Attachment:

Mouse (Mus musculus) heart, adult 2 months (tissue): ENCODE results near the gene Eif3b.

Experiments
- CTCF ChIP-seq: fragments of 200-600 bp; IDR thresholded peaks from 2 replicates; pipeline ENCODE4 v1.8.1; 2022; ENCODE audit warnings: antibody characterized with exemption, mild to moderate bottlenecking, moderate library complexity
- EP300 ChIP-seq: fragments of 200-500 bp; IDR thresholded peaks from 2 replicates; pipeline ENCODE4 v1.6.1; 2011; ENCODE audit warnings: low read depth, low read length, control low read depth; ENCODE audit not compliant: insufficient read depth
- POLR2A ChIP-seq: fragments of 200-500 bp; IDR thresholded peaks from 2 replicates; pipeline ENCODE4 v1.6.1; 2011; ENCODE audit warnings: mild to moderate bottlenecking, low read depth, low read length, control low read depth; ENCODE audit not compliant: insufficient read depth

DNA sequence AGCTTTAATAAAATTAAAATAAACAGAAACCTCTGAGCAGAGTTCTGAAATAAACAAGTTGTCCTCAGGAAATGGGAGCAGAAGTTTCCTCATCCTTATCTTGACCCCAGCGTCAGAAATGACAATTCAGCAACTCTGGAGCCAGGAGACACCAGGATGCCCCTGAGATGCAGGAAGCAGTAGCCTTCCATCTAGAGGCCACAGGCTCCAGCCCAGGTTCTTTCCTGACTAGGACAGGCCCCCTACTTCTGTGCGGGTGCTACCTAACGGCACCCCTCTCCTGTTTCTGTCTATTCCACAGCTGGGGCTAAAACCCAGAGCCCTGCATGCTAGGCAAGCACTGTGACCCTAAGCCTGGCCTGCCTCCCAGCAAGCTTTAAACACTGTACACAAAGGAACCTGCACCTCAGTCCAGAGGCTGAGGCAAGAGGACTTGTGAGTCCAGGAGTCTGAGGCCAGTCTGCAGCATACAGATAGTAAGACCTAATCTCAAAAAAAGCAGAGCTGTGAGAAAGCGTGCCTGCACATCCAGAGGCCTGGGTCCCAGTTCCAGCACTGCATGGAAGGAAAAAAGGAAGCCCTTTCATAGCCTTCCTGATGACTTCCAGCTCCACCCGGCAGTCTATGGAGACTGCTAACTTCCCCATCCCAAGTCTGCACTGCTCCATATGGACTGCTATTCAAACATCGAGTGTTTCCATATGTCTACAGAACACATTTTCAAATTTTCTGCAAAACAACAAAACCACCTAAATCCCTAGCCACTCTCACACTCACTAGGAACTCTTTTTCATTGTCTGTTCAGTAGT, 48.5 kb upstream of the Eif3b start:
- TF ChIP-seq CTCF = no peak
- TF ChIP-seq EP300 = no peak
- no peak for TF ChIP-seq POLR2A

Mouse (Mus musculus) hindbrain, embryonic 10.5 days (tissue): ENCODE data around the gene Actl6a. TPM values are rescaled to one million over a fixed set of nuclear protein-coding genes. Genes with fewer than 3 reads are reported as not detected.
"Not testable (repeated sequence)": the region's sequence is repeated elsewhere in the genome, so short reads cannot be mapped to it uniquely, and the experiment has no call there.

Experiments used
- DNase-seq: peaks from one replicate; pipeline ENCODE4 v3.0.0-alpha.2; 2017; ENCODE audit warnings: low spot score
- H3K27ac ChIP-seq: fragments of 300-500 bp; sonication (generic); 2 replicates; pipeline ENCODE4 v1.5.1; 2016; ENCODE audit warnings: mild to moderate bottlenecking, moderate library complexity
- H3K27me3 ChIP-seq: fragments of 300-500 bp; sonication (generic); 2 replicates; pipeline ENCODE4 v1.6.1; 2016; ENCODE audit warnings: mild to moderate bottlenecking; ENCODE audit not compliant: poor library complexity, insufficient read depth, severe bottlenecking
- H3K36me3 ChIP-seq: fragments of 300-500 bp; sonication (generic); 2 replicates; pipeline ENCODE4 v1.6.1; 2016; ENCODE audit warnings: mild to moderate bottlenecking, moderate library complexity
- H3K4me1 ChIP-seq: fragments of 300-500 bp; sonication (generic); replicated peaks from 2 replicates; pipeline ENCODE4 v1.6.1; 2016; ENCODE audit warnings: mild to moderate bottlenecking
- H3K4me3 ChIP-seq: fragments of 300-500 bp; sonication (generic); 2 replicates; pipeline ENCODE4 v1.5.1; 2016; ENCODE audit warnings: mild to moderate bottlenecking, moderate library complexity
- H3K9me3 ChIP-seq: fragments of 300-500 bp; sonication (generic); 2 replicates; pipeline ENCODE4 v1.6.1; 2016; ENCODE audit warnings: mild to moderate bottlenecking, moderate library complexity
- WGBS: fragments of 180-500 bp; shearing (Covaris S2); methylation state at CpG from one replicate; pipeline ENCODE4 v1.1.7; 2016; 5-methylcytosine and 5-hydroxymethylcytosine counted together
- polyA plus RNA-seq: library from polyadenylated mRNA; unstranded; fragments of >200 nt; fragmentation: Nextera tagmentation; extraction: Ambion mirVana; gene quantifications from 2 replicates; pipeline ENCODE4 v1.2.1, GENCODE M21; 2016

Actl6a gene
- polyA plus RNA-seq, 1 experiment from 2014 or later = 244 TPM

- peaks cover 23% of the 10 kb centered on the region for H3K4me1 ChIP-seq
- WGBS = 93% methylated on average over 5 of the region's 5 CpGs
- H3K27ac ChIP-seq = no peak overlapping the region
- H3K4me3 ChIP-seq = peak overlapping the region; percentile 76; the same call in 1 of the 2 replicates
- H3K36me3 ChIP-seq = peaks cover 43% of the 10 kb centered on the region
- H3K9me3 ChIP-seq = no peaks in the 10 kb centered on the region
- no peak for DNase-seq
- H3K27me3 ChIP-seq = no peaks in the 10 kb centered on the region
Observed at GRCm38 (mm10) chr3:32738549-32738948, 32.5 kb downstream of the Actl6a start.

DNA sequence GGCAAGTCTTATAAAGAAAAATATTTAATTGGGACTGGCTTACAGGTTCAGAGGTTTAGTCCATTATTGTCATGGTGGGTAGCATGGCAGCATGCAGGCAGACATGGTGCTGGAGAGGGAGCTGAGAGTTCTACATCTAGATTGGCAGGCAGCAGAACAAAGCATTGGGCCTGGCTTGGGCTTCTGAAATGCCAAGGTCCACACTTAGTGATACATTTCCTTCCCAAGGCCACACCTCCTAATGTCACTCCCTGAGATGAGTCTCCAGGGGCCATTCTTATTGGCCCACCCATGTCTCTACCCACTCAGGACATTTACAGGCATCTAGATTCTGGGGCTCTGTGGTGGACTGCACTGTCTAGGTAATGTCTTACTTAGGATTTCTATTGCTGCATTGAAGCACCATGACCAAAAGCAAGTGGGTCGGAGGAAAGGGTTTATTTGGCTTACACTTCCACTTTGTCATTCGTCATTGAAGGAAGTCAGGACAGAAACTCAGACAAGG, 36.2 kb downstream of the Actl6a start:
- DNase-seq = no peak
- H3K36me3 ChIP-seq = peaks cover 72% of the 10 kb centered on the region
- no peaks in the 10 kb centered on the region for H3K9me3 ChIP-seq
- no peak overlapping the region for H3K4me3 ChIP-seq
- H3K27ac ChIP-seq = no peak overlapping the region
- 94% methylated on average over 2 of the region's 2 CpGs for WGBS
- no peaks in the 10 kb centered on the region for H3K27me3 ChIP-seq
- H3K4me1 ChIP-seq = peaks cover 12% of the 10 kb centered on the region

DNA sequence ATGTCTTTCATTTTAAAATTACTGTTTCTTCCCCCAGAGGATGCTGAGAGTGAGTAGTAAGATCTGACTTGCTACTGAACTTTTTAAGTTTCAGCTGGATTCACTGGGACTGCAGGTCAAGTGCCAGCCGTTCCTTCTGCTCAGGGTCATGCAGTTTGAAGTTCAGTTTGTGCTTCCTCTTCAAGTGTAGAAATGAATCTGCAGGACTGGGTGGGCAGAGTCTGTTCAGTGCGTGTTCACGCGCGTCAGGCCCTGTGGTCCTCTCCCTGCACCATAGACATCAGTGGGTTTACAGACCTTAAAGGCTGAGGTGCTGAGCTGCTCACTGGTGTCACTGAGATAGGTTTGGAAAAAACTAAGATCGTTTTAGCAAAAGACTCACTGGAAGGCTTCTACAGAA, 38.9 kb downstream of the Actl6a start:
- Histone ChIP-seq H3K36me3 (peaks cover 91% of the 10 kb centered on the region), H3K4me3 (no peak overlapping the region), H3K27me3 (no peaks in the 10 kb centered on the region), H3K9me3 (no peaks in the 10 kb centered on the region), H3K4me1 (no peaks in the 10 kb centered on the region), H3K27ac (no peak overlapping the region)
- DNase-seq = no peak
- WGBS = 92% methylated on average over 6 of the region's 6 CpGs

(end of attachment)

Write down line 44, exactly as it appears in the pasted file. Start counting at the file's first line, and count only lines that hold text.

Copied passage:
- DNase-seq = no peak